Stephen Marche, in this month’s cover story for The Atlantic, talks about a subject that I am continually interested in: the balance between being connected on social networks and being disconnected from the ever-present, ever-active World Wide Web.
Our online communities become engines of self-image, and self-image becomes the engine of community. The real danger with Facebook is not that it allows us to isolate ourselves, but that by mixing our appetite for isolation with our vanity, it threatens to alter the very nature of solitude. The new isolation is not of the kind that Americans once idealized, the lonesomeness of the proudly nonconformist, independent-minded, solitary stoic, or that of the astronaut who blasts into new worlds. Facebook’s isolation is a grind. What’s truly staggering about Facebook usage is not its volume—750 million photographs uploaded over a single weekend—but the constancy of the performance it demands. More than half its users—and one of every 13 people on Earth is a Facebook user—log on every day. Among 18-to-34-year-olds, nearly half check Facebook minutes after waking up, and 28 percent do so before getting out of bed. The relentlessness is what is so new, so potentially transformative. Facebook never takes a break. We never take a break. Human beings have always created elaborate acts of self-presentation. But not all the time, not every morning, before we even pour a cup of coffee.
This is part of the same topic that yesterday’s link to Jason Kottke’s post was about. His point was along the idea that our smartphones are isolating us. And, as I’ve written before, it also seems to be the problem that the marketing teams for both Windows Phone and Google’s Project Glass are trying to solve.
But is it the device that’s the problem? Or is it the access to apps, networks, status updates, and personal analytics that the device gives us? I think we would all agree that it’s access to the latter.
Suppose our iPhones only had apps like Simplenote, Agenda, OmniFocus, the camera, maps, and the SMS and phone apps. If that were the case, would we still be so prone to pull our phones out? How often would we reach for our iPhones if they were absent of any and all apps that are ripe for casually checking (such as email, Twitter, Facebook, Instagram, and RSS)?
Put another way: if our smartphones were only capable of two things — (a) direct person-to-person communication, and (b) content creation/management — would we still be pulling them out at stoplights and during commercial breaks? I think not.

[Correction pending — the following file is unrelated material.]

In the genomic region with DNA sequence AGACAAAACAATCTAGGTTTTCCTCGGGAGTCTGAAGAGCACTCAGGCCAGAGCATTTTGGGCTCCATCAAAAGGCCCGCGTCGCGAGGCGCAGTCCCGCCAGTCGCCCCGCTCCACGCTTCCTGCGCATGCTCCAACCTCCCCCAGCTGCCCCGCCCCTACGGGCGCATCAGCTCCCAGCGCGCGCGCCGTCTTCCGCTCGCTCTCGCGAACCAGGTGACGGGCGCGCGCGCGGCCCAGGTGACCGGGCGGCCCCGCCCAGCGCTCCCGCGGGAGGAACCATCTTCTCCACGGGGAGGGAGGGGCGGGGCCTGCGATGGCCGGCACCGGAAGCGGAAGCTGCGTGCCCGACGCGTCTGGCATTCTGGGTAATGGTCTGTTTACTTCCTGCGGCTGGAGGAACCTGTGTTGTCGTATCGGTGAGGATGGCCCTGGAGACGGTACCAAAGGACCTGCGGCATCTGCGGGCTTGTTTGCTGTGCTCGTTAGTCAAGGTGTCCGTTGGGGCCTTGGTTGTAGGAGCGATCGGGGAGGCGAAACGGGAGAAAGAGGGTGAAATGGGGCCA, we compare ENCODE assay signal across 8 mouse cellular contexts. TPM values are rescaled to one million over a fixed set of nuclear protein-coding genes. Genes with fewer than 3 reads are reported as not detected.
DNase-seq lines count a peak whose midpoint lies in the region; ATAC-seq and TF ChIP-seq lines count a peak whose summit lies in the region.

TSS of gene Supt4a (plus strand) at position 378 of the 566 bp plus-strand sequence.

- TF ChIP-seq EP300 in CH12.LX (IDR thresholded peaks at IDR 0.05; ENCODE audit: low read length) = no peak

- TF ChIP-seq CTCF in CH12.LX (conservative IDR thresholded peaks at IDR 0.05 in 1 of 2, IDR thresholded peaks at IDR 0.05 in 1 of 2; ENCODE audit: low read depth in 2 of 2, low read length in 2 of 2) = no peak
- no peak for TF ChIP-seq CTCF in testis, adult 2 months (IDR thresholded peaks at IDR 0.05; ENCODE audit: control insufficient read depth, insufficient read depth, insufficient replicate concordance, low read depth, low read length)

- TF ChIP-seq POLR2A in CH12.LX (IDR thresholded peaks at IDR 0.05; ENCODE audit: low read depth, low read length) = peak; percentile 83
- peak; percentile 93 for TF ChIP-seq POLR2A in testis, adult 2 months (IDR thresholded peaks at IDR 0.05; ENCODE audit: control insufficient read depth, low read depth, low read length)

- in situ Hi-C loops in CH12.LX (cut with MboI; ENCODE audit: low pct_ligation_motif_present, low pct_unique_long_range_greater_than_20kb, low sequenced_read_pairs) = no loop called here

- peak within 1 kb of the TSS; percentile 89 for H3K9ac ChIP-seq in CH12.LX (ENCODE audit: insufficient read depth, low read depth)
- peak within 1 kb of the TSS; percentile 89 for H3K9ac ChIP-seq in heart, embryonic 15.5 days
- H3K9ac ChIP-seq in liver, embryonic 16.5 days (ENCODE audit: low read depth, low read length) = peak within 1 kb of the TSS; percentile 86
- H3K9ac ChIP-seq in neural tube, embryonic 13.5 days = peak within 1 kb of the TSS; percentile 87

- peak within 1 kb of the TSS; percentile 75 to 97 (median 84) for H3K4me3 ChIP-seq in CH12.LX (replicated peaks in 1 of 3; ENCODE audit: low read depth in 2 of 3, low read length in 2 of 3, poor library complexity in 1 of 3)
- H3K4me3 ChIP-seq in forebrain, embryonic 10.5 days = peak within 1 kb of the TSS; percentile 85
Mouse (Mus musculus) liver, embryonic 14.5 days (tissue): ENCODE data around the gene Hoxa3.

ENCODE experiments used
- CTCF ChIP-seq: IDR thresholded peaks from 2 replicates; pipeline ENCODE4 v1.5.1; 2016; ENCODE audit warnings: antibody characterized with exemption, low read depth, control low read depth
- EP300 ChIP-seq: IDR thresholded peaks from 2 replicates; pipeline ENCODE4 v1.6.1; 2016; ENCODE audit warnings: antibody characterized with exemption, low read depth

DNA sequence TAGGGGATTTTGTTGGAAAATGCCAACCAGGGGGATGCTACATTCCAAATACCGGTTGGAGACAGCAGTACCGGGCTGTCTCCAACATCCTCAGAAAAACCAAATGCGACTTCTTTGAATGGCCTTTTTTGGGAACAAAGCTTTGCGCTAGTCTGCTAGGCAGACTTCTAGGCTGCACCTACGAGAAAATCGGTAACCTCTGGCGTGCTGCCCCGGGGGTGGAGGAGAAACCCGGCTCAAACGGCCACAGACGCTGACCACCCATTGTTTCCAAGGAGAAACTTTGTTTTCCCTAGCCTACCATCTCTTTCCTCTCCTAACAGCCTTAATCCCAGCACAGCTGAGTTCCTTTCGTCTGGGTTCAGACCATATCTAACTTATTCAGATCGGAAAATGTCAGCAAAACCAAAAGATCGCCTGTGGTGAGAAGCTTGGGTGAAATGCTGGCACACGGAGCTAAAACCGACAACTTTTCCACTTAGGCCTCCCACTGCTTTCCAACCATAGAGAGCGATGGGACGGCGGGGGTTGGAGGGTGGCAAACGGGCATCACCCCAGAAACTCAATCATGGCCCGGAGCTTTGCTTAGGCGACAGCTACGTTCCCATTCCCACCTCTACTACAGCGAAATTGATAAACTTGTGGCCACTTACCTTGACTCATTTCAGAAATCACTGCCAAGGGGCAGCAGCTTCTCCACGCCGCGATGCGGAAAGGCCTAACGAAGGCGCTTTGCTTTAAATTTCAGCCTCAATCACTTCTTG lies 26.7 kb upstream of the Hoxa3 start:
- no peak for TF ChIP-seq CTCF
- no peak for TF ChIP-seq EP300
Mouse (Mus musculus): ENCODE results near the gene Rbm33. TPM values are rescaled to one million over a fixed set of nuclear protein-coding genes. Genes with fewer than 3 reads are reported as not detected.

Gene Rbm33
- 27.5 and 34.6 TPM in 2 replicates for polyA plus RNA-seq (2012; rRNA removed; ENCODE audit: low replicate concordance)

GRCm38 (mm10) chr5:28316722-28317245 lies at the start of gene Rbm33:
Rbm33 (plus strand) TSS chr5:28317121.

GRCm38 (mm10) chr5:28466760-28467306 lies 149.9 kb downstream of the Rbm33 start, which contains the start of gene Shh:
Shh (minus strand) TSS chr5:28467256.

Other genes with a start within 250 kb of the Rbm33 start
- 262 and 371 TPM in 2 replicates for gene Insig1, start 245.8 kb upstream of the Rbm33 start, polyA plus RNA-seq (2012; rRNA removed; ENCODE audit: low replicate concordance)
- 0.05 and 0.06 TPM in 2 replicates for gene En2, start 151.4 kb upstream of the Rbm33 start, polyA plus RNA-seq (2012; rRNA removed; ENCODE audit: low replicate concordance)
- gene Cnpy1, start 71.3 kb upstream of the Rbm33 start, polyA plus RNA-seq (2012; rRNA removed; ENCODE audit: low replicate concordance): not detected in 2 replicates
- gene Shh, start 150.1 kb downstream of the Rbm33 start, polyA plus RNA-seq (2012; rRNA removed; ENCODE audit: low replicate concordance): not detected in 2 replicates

In 2010, I wrote an article about Inbox Zero and how it’s all about the outbox. I’m reposting parts of it below, as I don’t think I could say it any better now than I did then:
Inbox Zero is more about how I approach my inbox than how I process what’s in it. And it’s not just the email anymore. There’s Twitter, Instagram, my blog stats, my RSS subscriptions, my Instapaper queue, and who knows what else. These are all inboxes, and they all want to be checked.
Inbox Zero means I care more about the outbox than the inbox. It means I choose to focus my time, energy, and attention on creating something worthwhile instead of feeding some unhealthy addiction to constantly check my inboxes. Pressing the Get New Mail button or refreshing my Twitter stream is like pulling the crank on a slot machine. Did I win? No. Did I win? No.
It’s not that these networks are bad. On the contrary. I get a great deal of personal and professional value out of Twitter and email. But Inbox Zero means I care more about building relationships and getting real work done than I do about my narcissistic tendencies of knowing who’s talking about me on Twitter. It means I care more about doing my best creative work than about keeping up with the Real-Time Web and being instantly accessible via email.
To be addicted to our inboxes is the path towards errors of omission. Or, to paraphrase Robert Louis Stevenson: Inboxes are good enough in their own right, but they are a mighty bloodless substitute for work.